Mc 362 1 Nato Rules Of Engagement Pdf 🔘
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Mc 362 1 Nato Rules Of Engagement Pdf
in the longer term, putin seeks to use military force to reestablish the russian-speaking and russian-inhabited parts of ukraine. the previously existing autonomous regions in ukraine were an important part of russian foreign policy agenda. as such, putin has sought to use similar scenarios in crimea and eastern ukraine to enact this policy.83 given the bloody nature of previous efforts to restore these regions to russian control, moscow might be tempted to repeat such a scenario, thereby leaving the west with the decision of whether to use force or to accept russia s territorial claims. while this tactic would be perilous to the long-term stability of ukraine, russia might perceive the choice as an acceptable risk for better conditions in its near abroad. moreover, especially in the case of eastern ukraine, it might also be the easiest option. after all, moscow could simply grab the breakaway areas and move on, taking residents and their assets with it. nonetheless, in contrast to a military operation in crimea, capturing these areas would constitute a massive challenge in terms of logistics and military force.84
russia is traditionally involved in several large, multinational military exercises. in addition to the snap exercise in crimea, russia has also conducted several snap baltic exercises in 1995 and 2002, a snap exercise in the north atlantic ocean in 2005, and a multinational exercise in the black sea in 2007. although these exercises have generally been fairly routine, under current conditions, these exercises may have a wider impact on events in europe.81
the situation is different with respect to inf treaty violations. as the u.s. nuclear strategy doctrinal document emphasizes, nuclear weapons are designed to deter attacks by the principal nuclear states. the u. nuclear strategy also states that deterrence is largely dependent on the credibility of the u. nuclear deterrent. thus, the united states will be more concerned with deterring a potential first strike from a nuclear-armed soviet union than from russia, which did not develop nuclear weapons until 1984. however, the idea that the united states would use nuclear weapons in the event of a conventional russian attack that it could not prevent is less clear. thus, the u. nuclear deterrence doctrine implies that the united states would use nuclear weapons to defend western allies against a russian attack. this leaves the door open for the possibility that washington might consider using nuclear weapons to protect the baltic states or other friendly countries. however, a nuclear response option has been legally constrained in many ways and raises questions about the future of u. nuclear deterrence.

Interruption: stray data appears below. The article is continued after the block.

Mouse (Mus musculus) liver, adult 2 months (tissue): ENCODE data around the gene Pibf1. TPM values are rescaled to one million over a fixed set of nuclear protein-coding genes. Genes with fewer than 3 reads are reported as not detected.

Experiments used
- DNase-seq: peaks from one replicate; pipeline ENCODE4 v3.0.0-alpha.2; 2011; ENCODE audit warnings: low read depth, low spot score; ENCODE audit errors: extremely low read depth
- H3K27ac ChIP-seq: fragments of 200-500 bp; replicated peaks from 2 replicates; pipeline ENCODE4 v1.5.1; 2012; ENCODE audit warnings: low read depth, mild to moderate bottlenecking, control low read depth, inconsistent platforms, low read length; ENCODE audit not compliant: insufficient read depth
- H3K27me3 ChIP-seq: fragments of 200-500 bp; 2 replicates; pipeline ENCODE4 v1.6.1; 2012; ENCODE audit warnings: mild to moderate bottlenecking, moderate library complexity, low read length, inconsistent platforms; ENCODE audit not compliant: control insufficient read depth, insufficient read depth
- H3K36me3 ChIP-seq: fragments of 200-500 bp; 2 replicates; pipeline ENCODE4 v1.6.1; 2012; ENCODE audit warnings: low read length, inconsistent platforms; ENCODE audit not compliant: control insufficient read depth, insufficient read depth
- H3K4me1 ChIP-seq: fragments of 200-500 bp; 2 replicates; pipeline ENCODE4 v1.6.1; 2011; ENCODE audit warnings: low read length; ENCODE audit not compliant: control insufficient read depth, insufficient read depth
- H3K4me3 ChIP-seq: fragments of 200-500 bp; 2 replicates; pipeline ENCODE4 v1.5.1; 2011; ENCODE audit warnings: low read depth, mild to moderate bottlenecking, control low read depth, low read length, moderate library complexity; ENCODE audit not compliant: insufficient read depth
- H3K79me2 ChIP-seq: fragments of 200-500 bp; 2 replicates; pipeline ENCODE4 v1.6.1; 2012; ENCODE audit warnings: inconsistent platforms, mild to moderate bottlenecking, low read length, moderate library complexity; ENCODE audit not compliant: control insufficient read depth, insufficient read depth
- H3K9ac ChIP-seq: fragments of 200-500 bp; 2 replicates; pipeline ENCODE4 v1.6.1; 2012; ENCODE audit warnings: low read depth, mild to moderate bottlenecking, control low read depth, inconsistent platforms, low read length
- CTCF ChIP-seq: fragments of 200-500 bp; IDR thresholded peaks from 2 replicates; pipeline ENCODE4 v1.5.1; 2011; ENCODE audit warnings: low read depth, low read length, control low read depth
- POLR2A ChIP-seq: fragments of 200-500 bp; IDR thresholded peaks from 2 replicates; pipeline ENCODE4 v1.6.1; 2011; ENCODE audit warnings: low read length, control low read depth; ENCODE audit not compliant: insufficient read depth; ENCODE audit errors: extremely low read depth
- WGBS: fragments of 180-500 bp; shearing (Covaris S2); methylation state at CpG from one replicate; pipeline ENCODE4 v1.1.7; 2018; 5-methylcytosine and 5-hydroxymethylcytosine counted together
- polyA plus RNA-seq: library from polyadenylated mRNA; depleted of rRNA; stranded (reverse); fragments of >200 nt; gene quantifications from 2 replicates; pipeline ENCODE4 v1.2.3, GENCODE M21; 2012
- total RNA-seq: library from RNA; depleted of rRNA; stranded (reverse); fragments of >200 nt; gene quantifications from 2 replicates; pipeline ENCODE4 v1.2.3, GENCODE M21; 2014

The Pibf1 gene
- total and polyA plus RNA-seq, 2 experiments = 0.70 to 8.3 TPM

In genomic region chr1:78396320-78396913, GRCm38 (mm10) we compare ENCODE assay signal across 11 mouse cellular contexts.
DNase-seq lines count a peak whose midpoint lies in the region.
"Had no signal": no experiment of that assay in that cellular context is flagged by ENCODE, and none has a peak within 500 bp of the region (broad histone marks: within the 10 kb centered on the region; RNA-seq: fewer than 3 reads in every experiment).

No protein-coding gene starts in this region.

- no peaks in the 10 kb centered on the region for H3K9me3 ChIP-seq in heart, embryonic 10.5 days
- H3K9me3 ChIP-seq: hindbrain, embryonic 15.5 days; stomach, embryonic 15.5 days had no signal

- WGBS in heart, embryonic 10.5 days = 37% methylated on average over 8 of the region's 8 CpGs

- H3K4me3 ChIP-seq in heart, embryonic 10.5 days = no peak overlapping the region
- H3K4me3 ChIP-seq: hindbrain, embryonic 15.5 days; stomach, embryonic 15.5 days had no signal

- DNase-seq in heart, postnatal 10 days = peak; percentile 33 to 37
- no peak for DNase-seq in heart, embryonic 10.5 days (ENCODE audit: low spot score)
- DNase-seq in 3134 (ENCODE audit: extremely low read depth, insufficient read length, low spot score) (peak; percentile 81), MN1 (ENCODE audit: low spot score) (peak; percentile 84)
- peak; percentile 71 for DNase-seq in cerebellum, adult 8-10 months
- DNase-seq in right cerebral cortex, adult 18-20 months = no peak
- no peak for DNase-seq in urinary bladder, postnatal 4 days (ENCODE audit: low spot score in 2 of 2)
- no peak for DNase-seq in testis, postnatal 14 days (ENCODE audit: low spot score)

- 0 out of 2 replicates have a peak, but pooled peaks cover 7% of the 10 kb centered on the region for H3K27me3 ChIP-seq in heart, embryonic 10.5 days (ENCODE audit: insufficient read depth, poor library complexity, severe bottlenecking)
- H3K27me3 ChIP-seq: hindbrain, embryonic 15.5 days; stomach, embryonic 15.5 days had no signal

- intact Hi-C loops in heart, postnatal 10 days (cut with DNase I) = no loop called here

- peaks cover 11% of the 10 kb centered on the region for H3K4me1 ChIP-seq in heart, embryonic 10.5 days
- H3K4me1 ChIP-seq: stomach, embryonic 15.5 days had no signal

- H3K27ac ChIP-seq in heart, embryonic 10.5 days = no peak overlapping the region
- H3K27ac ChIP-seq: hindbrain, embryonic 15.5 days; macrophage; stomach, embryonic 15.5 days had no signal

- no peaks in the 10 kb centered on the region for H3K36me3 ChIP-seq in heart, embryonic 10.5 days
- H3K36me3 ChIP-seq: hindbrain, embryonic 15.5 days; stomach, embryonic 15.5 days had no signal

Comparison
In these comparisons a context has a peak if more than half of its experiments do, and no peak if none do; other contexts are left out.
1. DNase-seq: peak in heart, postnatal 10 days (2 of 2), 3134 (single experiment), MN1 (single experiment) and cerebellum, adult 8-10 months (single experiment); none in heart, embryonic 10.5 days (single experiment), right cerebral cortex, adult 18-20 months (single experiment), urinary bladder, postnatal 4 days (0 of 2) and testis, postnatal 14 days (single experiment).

the recent confrontation between russia and nato over the georgia war in 2008 and the more recent incursions and tests by russia in the baltic states have provided an object lesson in the need for natos continued ability to deter aggression. the evolving security environment in europeand the apparent preferences of some nato allies for non-nuclear solutions to the security problems in the baltic region have also raised questions about natos ability to deter further russian aggression. natos argument that deterrence is possible despite its nuclear-constrained strategy lies in part on its ability to prevent escalation to a higher level of conflict and to coerce moscow into recognizing that it cannot win.26